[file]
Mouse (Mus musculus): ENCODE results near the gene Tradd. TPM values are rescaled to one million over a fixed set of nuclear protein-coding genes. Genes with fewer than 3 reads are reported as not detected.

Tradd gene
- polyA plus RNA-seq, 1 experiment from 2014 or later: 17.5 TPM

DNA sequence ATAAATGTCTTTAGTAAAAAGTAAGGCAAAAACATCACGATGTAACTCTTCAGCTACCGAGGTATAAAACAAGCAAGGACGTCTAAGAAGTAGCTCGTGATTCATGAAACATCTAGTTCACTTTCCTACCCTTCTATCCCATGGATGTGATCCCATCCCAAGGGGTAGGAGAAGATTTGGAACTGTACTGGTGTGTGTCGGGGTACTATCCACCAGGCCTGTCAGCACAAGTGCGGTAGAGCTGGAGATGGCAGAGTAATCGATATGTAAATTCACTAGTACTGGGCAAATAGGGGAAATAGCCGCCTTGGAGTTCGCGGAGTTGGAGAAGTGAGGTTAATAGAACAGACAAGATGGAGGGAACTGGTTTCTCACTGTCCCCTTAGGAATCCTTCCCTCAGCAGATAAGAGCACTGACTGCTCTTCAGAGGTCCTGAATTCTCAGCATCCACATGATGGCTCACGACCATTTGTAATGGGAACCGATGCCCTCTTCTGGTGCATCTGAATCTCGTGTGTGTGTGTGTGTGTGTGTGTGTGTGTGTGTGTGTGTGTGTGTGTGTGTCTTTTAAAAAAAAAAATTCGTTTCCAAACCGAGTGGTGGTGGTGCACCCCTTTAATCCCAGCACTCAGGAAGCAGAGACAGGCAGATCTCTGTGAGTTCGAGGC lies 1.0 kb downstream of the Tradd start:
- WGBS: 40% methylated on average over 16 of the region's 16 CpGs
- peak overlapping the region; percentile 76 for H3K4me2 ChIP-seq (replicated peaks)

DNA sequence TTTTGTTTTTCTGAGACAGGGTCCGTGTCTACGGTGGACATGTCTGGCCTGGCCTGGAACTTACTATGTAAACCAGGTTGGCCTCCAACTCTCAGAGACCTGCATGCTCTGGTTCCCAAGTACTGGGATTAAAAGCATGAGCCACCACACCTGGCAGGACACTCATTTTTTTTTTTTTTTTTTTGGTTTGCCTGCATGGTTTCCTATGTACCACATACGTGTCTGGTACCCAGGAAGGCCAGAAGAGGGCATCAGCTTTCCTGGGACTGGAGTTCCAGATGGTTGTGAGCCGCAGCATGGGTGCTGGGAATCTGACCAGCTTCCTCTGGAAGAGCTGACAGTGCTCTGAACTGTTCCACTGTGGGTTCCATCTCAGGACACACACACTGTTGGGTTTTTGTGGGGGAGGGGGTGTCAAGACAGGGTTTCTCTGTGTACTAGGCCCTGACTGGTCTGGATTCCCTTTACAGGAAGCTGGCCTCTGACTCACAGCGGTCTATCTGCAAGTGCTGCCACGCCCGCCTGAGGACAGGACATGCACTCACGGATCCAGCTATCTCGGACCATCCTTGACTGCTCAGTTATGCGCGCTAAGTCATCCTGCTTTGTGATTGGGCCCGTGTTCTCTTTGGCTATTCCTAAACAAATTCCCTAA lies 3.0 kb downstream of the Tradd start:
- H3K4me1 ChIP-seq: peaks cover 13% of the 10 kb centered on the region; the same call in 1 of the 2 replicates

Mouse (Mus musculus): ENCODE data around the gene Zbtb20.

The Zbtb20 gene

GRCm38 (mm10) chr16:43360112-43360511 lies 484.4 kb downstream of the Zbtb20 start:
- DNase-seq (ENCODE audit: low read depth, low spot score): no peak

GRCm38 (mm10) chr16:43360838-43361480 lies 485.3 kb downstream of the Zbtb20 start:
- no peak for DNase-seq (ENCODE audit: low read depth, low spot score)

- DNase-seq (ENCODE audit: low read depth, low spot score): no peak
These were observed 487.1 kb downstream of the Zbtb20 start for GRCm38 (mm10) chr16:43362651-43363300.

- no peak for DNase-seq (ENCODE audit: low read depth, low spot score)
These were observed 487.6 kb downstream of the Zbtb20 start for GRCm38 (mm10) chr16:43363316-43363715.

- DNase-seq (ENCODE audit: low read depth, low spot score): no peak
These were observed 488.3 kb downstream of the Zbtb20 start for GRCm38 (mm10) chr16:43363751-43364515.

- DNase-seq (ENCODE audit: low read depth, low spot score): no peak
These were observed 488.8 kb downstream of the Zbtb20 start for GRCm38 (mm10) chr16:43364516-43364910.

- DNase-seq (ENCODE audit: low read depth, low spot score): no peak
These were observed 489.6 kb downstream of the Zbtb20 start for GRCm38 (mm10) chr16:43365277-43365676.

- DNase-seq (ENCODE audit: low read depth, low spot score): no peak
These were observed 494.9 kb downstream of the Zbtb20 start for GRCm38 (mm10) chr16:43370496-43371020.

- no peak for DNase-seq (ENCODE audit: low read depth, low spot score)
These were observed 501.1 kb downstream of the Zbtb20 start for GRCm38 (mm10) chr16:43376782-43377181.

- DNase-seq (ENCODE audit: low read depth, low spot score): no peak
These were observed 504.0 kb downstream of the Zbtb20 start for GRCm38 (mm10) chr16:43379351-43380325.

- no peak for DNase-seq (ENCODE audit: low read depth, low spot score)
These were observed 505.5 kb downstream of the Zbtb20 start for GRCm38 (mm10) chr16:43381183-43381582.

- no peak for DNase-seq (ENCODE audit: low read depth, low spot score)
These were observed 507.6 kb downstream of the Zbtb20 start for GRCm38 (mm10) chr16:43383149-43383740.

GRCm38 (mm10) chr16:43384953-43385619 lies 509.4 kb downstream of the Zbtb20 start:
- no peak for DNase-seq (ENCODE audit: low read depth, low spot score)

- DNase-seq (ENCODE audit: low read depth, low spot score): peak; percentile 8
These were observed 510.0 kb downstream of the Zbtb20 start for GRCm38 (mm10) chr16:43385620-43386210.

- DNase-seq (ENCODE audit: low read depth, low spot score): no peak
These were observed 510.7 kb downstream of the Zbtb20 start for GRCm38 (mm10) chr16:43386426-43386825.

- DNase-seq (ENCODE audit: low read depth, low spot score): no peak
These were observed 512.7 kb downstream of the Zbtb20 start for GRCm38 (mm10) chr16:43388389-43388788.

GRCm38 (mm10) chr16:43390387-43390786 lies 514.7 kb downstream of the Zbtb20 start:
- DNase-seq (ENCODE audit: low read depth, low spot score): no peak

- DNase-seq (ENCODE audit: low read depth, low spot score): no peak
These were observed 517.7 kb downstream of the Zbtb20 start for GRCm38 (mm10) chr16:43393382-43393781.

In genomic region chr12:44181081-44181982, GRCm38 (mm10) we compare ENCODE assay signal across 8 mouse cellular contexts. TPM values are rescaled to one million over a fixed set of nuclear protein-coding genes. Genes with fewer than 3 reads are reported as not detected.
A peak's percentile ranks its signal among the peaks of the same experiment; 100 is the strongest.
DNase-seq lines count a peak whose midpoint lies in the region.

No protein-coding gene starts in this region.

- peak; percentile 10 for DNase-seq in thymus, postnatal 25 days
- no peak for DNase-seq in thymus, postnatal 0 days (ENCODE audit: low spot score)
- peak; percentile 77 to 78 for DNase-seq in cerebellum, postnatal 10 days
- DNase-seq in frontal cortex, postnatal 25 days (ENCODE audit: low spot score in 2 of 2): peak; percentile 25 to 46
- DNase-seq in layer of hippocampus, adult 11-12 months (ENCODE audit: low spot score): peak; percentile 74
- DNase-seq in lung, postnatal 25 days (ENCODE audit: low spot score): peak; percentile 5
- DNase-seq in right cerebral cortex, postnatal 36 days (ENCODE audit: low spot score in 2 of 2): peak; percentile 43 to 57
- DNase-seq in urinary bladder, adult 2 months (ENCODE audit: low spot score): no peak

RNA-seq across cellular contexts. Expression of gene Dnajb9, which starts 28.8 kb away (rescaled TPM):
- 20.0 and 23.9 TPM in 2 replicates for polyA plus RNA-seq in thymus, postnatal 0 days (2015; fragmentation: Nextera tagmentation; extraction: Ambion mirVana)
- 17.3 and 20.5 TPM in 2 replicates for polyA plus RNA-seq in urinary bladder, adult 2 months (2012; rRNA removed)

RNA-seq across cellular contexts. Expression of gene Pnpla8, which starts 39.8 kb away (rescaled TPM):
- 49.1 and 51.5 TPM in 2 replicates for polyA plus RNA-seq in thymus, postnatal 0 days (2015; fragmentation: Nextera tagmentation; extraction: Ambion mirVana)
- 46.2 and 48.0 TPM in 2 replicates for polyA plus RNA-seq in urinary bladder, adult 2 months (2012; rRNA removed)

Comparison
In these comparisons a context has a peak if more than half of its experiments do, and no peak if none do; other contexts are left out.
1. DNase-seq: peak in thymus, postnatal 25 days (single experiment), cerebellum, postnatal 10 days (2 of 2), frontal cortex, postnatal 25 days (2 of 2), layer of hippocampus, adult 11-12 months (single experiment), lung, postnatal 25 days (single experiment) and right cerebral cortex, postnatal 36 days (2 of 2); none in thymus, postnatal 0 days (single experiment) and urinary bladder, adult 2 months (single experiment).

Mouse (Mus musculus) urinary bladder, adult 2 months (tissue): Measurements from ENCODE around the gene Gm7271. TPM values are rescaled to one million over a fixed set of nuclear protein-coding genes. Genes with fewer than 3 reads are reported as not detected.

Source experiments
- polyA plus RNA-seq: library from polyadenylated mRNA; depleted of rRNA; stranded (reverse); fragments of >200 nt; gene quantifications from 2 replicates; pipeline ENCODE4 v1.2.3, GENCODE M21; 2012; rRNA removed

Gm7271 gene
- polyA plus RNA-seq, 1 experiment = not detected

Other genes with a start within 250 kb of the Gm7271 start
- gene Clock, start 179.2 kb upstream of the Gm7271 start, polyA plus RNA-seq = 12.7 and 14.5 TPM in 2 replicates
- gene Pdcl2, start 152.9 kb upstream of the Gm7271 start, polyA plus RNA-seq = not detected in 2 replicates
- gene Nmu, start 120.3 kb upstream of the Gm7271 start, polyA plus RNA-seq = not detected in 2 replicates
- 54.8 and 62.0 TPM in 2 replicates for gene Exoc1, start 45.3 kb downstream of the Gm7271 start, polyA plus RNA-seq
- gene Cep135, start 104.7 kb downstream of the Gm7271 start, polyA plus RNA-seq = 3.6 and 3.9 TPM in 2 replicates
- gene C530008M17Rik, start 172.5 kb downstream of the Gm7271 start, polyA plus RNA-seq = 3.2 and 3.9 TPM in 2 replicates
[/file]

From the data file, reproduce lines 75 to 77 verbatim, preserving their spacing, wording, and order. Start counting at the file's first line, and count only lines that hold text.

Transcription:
- gene Pdcl2, start 152.9 kb upstream of the Gm7271 start, polyA plus RNA-seq = not detected in 2 replicates
- gene Nmu, start 120.3 kb upstream of the Gm7271 start, polyA plus RNA-seq = not detected in 2 replicates
- 54.8 and 62.0 TPM in 2 replicates for gene Exoc1, start 45.3 kb downstream of the Gm7271 start, polyA plus RNA-seq